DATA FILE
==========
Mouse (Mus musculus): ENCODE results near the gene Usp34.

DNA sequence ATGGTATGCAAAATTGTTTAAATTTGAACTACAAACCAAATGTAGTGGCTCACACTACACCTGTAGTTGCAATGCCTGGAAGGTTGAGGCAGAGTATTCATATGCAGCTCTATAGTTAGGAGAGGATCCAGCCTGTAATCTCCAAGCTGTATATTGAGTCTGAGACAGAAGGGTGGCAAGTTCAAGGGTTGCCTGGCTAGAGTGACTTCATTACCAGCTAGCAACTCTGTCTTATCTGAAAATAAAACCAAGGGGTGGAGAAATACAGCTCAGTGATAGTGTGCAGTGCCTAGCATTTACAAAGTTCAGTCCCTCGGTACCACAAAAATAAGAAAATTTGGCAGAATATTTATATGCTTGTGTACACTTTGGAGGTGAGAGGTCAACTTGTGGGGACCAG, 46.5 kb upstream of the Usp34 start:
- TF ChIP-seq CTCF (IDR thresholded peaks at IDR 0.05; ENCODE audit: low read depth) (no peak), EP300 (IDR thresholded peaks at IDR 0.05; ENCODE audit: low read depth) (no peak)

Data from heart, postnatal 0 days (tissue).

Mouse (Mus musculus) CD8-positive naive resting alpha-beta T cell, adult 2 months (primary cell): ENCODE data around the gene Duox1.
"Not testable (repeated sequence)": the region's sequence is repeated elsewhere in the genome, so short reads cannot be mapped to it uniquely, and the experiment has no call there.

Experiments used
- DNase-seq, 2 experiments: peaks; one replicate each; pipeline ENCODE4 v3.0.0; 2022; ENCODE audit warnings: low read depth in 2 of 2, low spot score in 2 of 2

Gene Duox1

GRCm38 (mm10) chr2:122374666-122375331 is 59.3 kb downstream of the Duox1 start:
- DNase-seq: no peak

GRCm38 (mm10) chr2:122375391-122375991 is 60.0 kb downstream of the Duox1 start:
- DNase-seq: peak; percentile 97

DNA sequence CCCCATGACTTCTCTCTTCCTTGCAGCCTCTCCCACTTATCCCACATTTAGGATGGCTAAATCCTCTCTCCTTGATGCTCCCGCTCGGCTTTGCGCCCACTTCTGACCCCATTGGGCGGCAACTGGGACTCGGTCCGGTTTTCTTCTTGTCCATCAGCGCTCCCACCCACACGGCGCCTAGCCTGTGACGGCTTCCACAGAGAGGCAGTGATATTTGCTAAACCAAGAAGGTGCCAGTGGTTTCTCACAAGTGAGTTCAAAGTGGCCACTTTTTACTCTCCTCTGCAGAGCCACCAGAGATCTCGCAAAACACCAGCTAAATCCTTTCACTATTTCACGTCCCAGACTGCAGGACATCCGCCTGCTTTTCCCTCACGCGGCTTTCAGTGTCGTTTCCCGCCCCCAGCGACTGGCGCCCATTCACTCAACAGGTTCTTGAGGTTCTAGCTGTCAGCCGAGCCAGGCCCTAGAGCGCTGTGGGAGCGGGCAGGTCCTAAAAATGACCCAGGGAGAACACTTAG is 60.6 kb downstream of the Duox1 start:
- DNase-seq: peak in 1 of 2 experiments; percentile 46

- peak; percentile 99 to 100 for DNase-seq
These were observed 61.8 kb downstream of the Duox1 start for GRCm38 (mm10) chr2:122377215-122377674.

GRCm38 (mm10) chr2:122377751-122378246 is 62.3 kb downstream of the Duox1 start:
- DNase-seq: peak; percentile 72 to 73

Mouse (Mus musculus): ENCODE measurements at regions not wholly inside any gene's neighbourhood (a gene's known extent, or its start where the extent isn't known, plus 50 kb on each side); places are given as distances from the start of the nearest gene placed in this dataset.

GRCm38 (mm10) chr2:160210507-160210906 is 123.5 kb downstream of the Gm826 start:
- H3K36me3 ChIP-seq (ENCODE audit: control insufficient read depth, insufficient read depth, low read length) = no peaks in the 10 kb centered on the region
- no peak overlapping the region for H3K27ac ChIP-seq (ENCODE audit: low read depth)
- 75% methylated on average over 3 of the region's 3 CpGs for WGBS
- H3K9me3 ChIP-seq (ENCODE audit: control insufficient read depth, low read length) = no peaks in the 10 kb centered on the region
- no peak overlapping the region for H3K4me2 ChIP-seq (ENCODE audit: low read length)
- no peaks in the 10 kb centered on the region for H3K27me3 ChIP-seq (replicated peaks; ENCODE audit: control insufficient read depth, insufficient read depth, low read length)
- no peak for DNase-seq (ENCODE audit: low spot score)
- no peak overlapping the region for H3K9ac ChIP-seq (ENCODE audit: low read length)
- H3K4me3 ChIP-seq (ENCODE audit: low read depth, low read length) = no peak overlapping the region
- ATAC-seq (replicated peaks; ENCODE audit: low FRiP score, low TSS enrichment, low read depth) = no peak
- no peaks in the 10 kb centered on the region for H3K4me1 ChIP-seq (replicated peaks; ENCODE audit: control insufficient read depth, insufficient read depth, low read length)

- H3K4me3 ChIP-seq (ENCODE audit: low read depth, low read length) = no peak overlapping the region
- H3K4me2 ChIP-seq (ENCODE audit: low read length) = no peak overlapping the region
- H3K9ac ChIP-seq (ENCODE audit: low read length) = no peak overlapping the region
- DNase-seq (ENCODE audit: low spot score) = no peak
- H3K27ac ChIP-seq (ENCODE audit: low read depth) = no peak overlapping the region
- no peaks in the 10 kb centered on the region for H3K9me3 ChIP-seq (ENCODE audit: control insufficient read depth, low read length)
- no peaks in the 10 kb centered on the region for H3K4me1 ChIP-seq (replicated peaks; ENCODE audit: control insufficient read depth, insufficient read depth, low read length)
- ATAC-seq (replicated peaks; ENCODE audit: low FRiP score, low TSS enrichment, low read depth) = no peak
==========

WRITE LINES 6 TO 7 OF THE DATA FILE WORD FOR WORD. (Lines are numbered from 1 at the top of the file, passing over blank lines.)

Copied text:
"Not testable (repeated sequence)": the region's sequence is repeated elsewhere in the genome, so short reads cannot be mapped to it uniquely, and the experiment has no call there.

Experiments used